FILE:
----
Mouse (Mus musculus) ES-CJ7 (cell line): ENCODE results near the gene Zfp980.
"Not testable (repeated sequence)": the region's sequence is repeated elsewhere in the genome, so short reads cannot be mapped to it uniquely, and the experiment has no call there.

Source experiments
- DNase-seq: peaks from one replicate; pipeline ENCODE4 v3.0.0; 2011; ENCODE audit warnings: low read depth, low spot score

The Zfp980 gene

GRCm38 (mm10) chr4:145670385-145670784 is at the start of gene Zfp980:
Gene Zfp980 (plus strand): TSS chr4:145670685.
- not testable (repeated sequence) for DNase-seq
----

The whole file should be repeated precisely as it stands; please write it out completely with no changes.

Mouse (Mus musculus) ES-CJ7 (cell line): ENCODE results near the gene Zfp980.
"Not testable (repeated sequence)": the region's sequence is repeated elsewhere in the genome, so short reads cannot be mapped to it uniquely, and the experiment has no call there.

Source experiments
- DNase-seq: peaks from one replicate; pipeline ENCODE4 v3.0.0; 2011; ENCODE audit warnings: low read depth, low spot score

The Zfp980 gene

GRCm38 (mm10) chr4:145670385-145670784 is at the start of gene Zfp980:
Gene Zfp980 (plus strand): TSS chr4:145670685.
- not testable (repeated sequence) for DNase-seq